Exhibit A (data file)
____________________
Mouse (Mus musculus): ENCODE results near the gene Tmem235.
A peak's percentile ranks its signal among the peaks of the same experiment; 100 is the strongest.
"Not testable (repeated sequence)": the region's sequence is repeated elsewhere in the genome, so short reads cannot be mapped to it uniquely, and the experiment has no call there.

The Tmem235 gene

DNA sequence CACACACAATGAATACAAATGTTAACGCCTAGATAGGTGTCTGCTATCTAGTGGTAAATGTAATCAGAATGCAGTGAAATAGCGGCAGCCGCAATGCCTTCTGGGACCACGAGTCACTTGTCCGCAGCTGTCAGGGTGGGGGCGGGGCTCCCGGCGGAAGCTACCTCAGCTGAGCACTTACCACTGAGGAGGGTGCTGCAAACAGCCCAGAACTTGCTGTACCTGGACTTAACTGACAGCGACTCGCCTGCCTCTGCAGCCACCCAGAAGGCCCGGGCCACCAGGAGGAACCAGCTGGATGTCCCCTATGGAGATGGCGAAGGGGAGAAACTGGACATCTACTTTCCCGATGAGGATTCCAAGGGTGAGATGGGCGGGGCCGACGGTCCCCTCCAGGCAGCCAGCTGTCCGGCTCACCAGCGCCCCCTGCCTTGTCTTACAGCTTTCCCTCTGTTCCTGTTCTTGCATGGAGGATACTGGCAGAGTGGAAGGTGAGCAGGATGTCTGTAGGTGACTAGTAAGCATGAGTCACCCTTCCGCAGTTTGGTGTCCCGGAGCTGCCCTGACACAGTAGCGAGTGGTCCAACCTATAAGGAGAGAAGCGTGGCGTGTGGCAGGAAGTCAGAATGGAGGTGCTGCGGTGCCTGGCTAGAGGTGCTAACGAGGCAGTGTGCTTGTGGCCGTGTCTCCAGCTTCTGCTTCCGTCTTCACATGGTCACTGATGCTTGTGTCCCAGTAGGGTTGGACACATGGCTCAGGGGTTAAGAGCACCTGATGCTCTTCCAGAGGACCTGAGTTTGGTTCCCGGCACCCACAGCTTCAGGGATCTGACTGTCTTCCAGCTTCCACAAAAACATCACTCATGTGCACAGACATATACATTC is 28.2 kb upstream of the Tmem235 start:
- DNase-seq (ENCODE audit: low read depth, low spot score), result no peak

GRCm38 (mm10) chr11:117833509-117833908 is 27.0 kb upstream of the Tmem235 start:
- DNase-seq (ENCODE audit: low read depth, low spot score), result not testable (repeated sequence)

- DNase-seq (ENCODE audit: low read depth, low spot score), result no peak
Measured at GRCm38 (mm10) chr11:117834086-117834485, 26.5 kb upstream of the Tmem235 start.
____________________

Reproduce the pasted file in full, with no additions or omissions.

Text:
Mouse (Mus musculus): ENCODE results near the gene Tmem235.
A peak's percentile ranks its signal among the peaks of the same experiment; 100 is the strongest.
"Not testable (repeated sequence)": the region's sequence is repeated elsewhere in the genome, so short reads cannot be mapped to it uniquely, and the experiment has no call there.

The Tmem235 gene

DNA sequence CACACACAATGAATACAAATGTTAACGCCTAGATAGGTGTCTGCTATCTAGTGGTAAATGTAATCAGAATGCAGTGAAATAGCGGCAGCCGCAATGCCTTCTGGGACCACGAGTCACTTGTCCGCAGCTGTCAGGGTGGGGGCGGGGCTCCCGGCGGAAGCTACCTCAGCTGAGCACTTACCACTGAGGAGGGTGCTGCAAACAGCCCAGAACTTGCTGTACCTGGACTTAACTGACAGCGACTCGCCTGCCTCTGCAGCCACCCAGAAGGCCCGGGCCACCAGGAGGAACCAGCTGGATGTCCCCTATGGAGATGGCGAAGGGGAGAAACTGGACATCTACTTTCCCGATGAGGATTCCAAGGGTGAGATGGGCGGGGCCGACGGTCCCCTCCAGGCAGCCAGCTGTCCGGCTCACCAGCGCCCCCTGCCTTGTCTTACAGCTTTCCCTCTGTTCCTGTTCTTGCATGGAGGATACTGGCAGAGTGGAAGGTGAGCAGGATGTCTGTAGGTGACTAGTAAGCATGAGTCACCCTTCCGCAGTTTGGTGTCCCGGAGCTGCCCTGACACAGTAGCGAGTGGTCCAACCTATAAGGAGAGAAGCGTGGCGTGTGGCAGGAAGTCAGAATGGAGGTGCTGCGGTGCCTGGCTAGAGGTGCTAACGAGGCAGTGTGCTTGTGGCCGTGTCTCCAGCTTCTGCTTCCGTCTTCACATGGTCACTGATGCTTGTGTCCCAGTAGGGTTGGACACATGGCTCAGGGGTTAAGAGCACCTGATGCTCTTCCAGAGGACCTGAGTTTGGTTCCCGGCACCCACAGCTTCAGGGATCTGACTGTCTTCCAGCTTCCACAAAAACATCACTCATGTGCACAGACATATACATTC is 28.2 kb upstream of the Tmem235 start:
- DNase-seq (ENCODE audit: low read depth, low spot score), result no peak

GRCm38 (mm10) chr11:117833509-117833908 is 27.0 kb upstream of the Tmem235 start:
- DNase-seq (ENCODE audit: low read depth, low spot score), result not testable (repeated sequence)

- DNase-seq (ENCODE audit: low read depth, low spot score), result no peak
Measured at GRCm38 (mm10) chr11:117834086-117834485, 26.5 kb upstream of the Tmem235 start.